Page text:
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1Flesh Advocates Contraception-Free, Marital Sex, Claims The Pill Hurts Women's Sex Lives

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"We want sexy back," proclaims the website of grassroots youth organization 1Flesh. And how does one retrieve this sexy that we've supposedly lost over the course of the last generation? According to 1Flesh, through contraception-free, marital sex.

Founded by a group of college students headed by Catholic blogger Marc Barnes, 1Flesh (and its website full of Facebook-shareable graphics) decries what it describes as: rates of divorce, abortion, and STDs; a world bored with sex and bored with romance; a world in which more and more people are turning to pornography to find sexual satisfaction; a world in which 1 in 5 women report being sexual [sic] assaulted.

According to 1Flesh, the root cause of "all the wackness" is "the widespread use of artificial contraception," i.e. any form of birth control that isn't the rhythm method or "pulling out." So using condoms or taking the pill means contributing to a culture of sexual violence against women, sexual dissatisfaction and divorce? Hmm.... I'm with Jezebel's Katie Baker in supporting 1Flesh's desire for "women and men to be respected and loved for who they are, to the very depths of their being," but I also agree with her that that encouraging young people to forgo using contraception isn't the way to help them achieve said respect and love.

The graphics on the 1Flesh website are clearly trying to appeal to the social media-saturated generation. They use bright colors and pop art drawings to tell young people "how condoms ruin sex" (mostly because bros don't like to wrap it up), that "condoms have not reduced the rate of STDs" and that "birth control has not reduced the unplanned pregnancy rate" among other things.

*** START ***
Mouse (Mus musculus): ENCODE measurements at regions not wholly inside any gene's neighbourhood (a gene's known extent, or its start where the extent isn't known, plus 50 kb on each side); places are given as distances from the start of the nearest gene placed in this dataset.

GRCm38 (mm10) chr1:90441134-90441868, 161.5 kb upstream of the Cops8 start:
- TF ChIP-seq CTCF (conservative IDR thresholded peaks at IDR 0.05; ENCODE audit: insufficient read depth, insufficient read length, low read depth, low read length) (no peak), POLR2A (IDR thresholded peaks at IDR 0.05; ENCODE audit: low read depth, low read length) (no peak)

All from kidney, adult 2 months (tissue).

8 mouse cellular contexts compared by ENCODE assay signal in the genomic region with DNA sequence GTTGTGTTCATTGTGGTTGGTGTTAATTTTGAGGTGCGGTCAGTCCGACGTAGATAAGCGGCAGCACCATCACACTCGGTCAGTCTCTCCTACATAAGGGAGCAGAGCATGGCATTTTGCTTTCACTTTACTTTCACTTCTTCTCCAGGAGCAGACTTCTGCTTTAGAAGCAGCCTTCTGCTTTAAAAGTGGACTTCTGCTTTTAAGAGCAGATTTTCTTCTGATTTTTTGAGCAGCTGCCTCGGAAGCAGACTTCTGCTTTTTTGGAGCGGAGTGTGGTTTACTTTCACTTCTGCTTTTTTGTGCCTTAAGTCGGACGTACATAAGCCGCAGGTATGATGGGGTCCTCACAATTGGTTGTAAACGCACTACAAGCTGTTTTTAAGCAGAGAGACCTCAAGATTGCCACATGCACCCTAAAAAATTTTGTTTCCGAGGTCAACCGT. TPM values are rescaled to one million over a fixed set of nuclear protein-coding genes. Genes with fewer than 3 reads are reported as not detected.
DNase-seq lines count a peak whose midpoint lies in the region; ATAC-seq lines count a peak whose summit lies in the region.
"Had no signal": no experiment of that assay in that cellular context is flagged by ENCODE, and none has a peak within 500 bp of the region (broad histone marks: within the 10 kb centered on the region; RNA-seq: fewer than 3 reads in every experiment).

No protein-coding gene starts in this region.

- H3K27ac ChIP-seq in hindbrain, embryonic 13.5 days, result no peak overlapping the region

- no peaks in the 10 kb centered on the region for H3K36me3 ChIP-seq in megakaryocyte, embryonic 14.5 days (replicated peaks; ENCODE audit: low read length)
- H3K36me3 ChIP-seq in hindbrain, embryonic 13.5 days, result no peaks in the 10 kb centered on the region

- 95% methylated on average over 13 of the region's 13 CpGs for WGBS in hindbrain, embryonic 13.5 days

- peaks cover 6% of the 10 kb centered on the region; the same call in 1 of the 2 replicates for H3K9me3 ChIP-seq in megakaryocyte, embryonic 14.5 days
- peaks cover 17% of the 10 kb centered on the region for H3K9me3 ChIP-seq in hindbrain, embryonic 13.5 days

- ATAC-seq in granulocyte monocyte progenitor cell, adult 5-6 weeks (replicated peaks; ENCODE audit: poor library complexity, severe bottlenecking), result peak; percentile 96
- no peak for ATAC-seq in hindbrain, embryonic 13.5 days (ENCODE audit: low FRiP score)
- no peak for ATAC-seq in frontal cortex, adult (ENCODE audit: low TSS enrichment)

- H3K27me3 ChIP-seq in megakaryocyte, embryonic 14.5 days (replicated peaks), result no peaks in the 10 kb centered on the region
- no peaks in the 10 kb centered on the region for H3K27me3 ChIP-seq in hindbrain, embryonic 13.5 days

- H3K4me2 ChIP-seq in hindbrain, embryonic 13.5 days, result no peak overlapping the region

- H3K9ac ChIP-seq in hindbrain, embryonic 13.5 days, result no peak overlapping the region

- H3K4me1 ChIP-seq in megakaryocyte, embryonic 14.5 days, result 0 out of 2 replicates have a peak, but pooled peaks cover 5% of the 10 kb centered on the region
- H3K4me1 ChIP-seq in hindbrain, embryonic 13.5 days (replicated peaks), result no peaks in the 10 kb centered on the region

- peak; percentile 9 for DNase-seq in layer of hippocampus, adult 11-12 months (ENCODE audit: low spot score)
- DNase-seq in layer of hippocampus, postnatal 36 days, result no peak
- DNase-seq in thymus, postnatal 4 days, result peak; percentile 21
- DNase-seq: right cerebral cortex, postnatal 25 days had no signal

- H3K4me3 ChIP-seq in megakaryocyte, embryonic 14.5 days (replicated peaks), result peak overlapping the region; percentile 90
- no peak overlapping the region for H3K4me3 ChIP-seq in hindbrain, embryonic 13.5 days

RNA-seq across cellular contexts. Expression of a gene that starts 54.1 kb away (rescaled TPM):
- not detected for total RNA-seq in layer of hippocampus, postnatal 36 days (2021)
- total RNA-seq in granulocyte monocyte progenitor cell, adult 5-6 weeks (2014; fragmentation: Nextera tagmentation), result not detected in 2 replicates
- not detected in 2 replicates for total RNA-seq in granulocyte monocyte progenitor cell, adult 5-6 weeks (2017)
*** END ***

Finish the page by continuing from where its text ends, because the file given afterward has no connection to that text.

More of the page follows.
Baker and Patheos blogger Claudia already did an excellent job of dismantling 1Flesh's claims, so I won't belabor the myth-busting. (Though, hint: Condoms do in fact reduce the risk of getting sexually transmitted infections and contraception does help prevent unplanned pregnancies.) But note also that this kind of fear-mongering becomes especially dangerous when you consider the audience being targeted -- young people who may or may not be informed enough to separate fact from fiction. This demographic might be better served by comprehensive sexual education that teaches them how to properly and effectively utilize available methods of contraception -- if and when they decide to engage in sexual activity.

In addition promoting health-related misinformation, 1Flesh asserts that using contraception of any kind -- not just condoms -- makes for a worse sex life. The group claims this is especially true for women:

For almost fifty years, American men and women have relied on artificial contraception for liberated, satisfied sex lives, free from fear and unwanted consequence. And by and large, artificial contraception has provided...for men. Women, on the other hand, are far more dissatisfied with their sex lives.

I'd like to call bullsh*t on this one, just based on anecdotal evidence. I know a whole lot of people who enjoy satisfying, sex lives -- both in and out of marriage -- while using birth control, but I decided to dig a little deeper as well.

The LiveScience article that 1Flesh links to does assert that women are more willing than men to settle for "mediocre" sex than men are. However, it makes absolutely no mention of contraception. Instead, the story lists other reasons that women might be dissatisfied with their sex lives: their busy schedules, poor body image, a fear of communication and a lack of emotional connection with their partners. 1Flesh also mentions a June 2010 German study which found a correlation between hormonal contraception and decreased interest in sex. But correlation doesn't necessarily mean causation, and a November 2010 study found that this link may have more to do with who takes oral contraception long-term (i.e. people in lengthy, monogamous relationships) than any physical effects of the pill.

I'm all for women educating themselves about the potential side effects of any medication before putting it into their bodies, and birth control pills are certainly no exception. If people want to wait to have sex until they're married, more power to them. But distorting statistics, telling people that they'll only enjoy sex within marriage, sans contraception, and encouraging everyone to stop using condoms to prevent unwanted pregnancies and STIs? Now that's "wackness."